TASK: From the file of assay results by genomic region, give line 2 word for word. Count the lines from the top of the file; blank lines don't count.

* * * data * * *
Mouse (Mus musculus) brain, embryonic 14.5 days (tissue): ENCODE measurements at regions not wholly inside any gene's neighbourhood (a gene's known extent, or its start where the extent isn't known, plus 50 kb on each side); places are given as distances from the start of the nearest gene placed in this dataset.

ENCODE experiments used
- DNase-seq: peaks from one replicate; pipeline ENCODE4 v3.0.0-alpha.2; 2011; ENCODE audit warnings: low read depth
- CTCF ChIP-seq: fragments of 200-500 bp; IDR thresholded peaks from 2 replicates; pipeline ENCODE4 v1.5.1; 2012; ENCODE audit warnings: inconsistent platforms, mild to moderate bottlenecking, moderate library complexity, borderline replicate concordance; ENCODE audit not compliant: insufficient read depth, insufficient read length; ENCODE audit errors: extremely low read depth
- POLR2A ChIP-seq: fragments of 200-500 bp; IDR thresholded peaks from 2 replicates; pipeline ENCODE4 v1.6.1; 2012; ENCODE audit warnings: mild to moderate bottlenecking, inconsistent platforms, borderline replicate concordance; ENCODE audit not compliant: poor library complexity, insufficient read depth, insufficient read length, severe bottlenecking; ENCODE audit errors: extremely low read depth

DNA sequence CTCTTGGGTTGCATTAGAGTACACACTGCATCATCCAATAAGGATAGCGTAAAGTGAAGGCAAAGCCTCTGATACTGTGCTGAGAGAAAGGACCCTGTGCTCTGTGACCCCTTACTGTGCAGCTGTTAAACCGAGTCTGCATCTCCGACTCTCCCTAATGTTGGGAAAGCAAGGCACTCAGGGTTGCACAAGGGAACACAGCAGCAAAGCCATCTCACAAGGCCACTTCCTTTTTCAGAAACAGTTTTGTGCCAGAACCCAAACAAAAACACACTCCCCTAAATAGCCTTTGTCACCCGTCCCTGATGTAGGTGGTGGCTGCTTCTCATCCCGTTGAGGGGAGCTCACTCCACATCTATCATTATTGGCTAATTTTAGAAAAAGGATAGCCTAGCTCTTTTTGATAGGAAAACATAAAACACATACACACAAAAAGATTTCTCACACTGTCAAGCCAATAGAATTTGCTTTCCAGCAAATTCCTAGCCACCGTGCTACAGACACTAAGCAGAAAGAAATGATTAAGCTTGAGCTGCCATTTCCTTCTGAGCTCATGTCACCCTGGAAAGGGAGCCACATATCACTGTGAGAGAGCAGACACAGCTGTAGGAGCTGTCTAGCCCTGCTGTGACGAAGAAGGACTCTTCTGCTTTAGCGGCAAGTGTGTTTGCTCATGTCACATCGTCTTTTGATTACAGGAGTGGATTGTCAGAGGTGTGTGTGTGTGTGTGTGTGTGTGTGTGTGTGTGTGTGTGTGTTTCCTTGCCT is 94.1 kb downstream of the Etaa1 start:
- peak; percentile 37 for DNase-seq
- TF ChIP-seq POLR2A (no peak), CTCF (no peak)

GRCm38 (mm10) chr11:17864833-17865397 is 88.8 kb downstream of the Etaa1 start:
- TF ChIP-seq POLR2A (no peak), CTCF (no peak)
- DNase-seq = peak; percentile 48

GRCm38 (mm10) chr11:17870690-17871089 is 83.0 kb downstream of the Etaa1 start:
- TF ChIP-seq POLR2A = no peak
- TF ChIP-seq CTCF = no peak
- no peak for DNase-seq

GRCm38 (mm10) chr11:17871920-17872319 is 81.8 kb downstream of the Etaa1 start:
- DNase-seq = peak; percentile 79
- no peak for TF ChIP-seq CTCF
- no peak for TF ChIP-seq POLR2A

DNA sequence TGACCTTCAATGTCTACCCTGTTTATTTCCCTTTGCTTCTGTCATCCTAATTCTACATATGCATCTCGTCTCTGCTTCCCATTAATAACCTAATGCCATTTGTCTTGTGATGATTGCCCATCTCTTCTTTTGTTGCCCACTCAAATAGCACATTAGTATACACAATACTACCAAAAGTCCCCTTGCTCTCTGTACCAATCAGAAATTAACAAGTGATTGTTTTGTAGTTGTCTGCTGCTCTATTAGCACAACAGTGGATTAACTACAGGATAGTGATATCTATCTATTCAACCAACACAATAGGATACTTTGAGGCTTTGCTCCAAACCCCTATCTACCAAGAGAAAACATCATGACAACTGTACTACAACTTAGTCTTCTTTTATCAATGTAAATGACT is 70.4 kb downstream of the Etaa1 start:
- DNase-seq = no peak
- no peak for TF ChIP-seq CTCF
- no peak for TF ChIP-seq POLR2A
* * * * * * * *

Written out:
ENCODE experiments used